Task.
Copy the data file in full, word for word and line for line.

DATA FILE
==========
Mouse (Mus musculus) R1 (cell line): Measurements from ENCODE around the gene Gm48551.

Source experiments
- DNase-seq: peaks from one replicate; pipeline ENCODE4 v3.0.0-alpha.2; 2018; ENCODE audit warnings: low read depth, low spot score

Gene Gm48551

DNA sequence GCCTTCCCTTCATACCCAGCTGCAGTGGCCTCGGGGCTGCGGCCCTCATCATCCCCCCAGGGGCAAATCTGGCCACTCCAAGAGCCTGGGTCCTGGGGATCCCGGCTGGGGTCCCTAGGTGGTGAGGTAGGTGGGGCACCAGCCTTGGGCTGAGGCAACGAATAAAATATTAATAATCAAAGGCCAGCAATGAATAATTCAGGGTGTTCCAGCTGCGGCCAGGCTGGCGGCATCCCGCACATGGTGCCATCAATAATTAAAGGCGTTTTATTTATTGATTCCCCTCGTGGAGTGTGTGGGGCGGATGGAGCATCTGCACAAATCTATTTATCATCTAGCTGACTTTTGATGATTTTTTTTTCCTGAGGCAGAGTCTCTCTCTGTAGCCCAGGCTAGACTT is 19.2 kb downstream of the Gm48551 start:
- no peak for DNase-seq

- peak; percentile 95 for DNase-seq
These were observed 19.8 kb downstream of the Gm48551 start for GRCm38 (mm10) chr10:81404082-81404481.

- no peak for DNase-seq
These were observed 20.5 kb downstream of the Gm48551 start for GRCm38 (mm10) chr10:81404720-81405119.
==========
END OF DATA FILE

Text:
Mouse (Mus musculus) R1 (cell line): Measurements from ENCODE around the gene Gm48551.

Source experiments
- DNase-seq: peaks from one replicate; pipeline ENCODE4 v3.0.0-alpha.2; 2018; ENCODE audit warnings: low read depth, low spot score

Gene Gm48551

DNA sequence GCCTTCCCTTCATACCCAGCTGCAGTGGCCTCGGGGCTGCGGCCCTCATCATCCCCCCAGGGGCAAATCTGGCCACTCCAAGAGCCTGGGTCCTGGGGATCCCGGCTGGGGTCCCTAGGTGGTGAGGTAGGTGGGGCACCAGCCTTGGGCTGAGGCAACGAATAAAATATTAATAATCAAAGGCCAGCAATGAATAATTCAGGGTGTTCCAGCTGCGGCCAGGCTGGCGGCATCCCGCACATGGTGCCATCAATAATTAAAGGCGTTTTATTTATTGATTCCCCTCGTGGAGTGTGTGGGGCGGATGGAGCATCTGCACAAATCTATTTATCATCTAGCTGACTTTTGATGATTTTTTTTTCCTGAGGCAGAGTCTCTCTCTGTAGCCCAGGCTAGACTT is 19.2 kb downstream of the Gm48551 start:
- no peak for DNase-seq

- peak; percentile 95 for DNase-seq
These were observed 19.8 kb downstream of the Gm48551 start for GRCm38 (mm10) chr10:81404082-81404481.

- no peak for DNase-seq
These were observed 20.5 kb downstream of the Gm48551 start for GRCm38 (mm10) chr10:81404720-81405119.